Twenty: Game You Will Probably Play Twenty Years From Now
Well, Rifts was my introduction to tabletop gaming, it’s still one of my favourite games and the one we play the most often, and I own a large number of the published material for it (of which there is gads.) That being said, I’m not sure if I’ll be playing it in twenty years, since by that point plenty of newer games will have come out and I’ll probably have been introduced to another RPG that steals my heart. Plus, Rifts is complex as can be and takes a whole slew of house rules to be playable for me; there’s a lot of room for error there. And I have a 1 year old right now, but we want to have more children in the future. So while my kid might be 21 by that point, I could have a preteen or younger running around, too, so I’d definitely want a simpler system to play with my kids if they were interested. So I’d like to say Rifts, but I just don’t feel confident in that decision. I may very well still have all of the books at that point and just never open them! Probably one of the upcoming RPGs I’m super excited about like Beachworld.


Twenty-One: Favourite Licensed RPG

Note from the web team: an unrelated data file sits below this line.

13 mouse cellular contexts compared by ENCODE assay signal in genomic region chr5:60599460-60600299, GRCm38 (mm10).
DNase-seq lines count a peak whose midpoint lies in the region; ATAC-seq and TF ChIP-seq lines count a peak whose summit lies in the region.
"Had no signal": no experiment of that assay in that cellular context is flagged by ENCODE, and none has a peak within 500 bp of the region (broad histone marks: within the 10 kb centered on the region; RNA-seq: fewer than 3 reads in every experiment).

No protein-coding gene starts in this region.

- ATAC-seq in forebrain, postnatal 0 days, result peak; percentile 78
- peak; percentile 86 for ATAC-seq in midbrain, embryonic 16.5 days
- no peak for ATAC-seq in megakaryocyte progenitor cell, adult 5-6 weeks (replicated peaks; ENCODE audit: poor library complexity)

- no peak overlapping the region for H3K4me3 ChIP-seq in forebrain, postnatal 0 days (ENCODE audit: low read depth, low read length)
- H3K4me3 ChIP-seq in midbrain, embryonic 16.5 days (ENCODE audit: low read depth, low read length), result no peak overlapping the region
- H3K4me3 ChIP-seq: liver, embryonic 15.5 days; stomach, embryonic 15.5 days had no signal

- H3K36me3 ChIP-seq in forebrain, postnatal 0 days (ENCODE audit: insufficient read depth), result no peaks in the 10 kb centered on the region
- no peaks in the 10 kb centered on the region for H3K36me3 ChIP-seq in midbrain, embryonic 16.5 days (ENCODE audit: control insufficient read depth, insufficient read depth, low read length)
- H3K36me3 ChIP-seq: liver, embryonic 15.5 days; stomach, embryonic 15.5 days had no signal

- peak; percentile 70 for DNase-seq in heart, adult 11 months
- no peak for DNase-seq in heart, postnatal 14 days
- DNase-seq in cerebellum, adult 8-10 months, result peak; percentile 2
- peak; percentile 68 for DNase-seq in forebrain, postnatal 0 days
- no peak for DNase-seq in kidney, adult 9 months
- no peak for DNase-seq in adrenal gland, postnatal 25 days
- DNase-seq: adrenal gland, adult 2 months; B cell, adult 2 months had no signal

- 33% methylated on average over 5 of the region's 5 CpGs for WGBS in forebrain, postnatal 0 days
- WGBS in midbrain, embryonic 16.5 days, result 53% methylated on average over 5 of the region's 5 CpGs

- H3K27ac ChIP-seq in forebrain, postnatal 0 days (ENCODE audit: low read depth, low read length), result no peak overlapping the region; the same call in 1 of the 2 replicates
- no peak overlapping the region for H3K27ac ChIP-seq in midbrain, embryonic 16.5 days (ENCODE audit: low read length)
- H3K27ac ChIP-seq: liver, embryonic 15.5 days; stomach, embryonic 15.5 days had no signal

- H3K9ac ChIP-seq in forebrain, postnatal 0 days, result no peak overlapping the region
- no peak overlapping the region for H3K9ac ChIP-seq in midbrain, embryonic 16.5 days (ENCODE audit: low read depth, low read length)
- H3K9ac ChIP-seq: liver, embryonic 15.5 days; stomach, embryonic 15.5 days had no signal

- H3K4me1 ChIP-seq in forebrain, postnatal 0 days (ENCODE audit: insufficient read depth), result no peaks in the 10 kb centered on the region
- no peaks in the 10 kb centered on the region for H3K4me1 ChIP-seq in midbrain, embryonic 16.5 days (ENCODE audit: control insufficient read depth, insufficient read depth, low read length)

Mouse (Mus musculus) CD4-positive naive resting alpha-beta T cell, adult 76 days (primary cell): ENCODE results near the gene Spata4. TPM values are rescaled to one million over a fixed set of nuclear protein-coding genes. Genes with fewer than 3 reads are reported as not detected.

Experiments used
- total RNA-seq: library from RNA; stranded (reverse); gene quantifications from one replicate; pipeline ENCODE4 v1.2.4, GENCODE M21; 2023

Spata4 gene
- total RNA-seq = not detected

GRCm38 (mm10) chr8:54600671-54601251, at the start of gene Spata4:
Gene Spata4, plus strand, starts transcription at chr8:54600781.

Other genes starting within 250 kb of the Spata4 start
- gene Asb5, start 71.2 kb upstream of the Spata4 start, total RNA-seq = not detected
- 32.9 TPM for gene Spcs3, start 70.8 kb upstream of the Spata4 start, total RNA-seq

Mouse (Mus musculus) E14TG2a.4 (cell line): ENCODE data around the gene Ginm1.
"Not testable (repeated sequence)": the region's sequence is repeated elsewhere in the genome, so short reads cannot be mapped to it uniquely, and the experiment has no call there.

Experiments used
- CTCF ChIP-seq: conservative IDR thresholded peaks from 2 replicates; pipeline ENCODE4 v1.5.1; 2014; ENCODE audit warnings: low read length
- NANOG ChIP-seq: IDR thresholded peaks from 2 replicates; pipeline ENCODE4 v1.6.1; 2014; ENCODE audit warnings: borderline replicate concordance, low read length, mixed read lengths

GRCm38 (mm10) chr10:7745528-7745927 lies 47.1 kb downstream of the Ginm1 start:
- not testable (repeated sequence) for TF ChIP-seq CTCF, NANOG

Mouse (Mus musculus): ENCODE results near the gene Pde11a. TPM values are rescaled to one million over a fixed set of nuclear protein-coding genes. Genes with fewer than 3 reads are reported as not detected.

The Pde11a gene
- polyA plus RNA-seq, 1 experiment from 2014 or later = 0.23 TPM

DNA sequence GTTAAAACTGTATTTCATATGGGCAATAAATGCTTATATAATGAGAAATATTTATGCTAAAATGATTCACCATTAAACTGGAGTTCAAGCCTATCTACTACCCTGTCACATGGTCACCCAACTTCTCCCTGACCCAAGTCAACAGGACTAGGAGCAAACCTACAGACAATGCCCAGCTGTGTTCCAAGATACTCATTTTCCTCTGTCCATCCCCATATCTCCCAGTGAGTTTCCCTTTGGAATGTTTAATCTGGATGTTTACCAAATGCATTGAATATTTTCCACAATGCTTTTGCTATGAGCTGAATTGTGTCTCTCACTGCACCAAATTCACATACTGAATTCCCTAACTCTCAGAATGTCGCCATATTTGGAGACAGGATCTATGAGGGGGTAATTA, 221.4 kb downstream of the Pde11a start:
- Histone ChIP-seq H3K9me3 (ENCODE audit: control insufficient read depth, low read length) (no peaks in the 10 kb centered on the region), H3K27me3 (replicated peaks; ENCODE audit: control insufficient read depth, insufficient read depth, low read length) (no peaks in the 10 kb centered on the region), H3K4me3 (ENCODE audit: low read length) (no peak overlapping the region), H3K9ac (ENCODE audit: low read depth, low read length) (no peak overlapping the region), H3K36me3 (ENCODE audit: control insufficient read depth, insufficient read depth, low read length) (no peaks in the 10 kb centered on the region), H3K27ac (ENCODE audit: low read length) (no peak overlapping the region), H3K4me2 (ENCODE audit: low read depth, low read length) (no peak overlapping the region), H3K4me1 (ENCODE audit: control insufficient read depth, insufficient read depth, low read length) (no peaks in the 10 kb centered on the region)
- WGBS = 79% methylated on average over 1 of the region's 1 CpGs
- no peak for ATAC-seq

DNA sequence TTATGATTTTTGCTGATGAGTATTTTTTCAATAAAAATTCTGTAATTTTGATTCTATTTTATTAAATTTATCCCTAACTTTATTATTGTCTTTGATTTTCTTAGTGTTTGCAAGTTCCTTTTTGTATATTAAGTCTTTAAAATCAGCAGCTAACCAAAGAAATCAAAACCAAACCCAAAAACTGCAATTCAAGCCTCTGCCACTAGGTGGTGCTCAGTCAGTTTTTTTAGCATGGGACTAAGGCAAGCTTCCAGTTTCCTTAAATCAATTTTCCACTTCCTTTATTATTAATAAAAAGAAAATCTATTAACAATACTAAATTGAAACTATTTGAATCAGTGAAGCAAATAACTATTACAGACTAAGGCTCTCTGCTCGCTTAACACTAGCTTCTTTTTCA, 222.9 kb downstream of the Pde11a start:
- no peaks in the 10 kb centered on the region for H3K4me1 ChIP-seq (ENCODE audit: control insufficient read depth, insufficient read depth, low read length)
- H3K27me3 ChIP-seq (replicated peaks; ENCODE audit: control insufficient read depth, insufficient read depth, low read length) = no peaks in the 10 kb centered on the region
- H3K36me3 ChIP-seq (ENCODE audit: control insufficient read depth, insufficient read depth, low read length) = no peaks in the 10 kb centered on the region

Ooh…This a nice one. I remember for the longest time, I was trying to get a game together for The Wheel of Time RPG based on the Robert Jordan series of the same name. I had an Ogeir all planned out, too, but it never happened. I don’t own the RPG unfortunately, it was going to be through the local game shop. I still would love to try it sometime, but finding players familiar with the setting is as difficult as finding players who are unfamiliar but willing to learn. I’ve played the original Star Wars RPG a couple of times, but I’d have to say my favourite licensed RPG is the new Firefly RPG. I love the world and stories it’s based on so much that I’ve dreamed of it!


Twenty-Two: Favourite Secondhand RPG Purchased
That would have to be my first secondhand purchase (and also the largest) ever; a whole collection of Rifts sourcebooks. I still regularly lurk on the Palladium Books forums, and I always check out the “Classifieds” board. There was a gamer who had to make some space and cash, and since he wasn’t gaming anymore, he had to sell his collection (I think it was 12 books or more.)

I jumped on it because I actually had the extra cash for once and needed to expand my own collection (I only had the RUE and Dbees of NA.) I think counting shipping, I paid $80 for them (a real steal, especially for all the full sourcebooks, they weren’t just copies of The Rifter.) To this day I still have his email, and I’d happily send him a copy of the RUE for free if he ever wanted to get back into gaming. He really helped jumpstart my collection and now that I have a child and big responsibilities, I know that I couldn’t have afforded them now.

Twenty-Three: Coolest Looking RPG Product/Book